BJ Vorster as voltooier van JBM Hertzog se visie oor gebiedskeiding in Suid-Afrika
Du Pisani, Jacobus Adriaan
MetadataShow full item record
In this article the link between the land policies of two South African prime ministers, General JBM Hertzog and BJ Vorster, is investigated. Vorster, who was prime minister from 1966 to 1978, completed the territorial segregation plans of Hertzog, who was prime minister from 1924 to 1939. In effect the 1913 Natives Land Act and the 1936 Native Trust and Land Act, with which Hertzog was associated, legalised the dispossession of blacks that had occurred since the seventeenth century and gave statutory status to territorial segregation on a racial basis. Only 13% of South Africa's total geographical area was reserved for blacks, then comprising 70% of the country's population, which was hopelessly inadequate and could not provide a sound basis for black development. Thirty years later Vorster came to power at a time when decolonisation had changed the face of Africa and the world. Vorster adhered to Hertzog's ideas of political and territorial segregation. Despite the fact that the black population had increased to 18 million and that the National Party's homeland policy aimed at creating independent black states for the different black ethnic groups, Vorster still clung to the 1936 act and pushed on with the land consolidation programme. The number of geogaphical units in the homelands was reduced from 112 to 24 and 1,8 million hectares were added to the homelands during Vorster's reign. Through territorial segregation both Hertzog and Vorster attempted to deal with the historically uneven distribution of land in South Africa in such a way that the future of the white population would be safeguarded. For them a race-based ideology rather than economic considerations was decisive. Therefore land in the country was not redistributed on a realistic and fair basis. Territorial segregation, as implemented by Hertzog and Vorster, did not provide a morally justifiable and sustainable solution to the South African land question.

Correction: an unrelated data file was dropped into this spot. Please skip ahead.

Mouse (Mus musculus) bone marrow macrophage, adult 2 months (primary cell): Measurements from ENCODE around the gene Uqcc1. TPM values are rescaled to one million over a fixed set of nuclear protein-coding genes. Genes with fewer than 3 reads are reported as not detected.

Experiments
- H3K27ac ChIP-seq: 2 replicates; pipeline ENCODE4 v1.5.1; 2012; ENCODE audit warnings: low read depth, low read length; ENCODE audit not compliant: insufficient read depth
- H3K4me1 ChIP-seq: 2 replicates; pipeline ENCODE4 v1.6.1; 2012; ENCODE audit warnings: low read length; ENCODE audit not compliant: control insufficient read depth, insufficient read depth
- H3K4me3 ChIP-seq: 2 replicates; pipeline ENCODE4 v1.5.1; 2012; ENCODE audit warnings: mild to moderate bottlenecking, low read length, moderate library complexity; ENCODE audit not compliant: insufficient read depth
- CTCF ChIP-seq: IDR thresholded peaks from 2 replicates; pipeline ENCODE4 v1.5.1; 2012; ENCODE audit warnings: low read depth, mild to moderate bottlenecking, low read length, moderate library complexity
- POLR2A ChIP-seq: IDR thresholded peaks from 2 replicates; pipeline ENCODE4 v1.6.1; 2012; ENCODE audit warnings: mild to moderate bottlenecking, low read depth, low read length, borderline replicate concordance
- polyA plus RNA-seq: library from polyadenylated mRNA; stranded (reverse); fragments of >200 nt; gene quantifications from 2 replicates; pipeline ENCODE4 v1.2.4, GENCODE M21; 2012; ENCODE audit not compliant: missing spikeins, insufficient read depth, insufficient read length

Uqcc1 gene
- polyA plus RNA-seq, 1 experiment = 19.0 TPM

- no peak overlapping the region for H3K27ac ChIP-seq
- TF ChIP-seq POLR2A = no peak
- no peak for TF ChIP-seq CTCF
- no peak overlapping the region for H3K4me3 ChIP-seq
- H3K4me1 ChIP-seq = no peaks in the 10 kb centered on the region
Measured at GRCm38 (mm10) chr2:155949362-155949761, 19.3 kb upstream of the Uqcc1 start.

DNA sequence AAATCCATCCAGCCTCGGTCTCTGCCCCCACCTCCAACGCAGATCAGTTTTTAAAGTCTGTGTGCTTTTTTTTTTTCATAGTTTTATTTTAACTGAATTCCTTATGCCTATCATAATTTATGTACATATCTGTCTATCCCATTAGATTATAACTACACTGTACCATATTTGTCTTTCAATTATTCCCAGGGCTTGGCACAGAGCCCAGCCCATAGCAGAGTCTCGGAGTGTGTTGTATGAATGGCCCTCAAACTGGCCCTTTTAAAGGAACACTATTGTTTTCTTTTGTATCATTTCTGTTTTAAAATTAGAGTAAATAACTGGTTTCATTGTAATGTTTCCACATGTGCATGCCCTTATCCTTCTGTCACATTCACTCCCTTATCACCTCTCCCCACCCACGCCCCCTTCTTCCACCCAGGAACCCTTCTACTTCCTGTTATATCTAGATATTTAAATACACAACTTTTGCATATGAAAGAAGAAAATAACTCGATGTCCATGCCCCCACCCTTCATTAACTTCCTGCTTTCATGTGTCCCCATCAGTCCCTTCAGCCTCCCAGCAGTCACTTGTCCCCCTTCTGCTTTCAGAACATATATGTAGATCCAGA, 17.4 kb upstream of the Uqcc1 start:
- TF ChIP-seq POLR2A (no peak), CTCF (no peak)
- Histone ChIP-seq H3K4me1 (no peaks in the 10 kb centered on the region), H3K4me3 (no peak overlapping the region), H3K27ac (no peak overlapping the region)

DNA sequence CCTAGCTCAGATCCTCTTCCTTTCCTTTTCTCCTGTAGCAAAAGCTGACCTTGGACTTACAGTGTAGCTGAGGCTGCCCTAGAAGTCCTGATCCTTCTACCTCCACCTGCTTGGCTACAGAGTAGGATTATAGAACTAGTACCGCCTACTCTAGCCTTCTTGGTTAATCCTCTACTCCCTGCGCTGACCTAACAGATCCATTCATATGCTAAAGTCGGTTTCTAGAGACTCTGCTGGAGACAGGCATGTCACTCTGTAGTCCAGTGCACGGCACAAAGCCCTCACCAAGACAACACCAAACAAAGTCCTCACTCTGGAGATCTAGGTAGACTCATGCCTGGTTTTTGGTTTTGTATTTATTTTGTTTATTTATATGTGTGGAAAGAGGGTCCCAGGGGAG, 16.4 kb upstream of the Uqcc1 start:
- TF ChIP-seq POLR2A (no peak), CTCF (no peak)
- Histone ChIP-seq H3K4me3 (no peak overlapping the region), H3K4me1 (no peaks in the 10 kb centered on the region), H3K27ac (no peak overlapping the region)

- Faculty of Humanities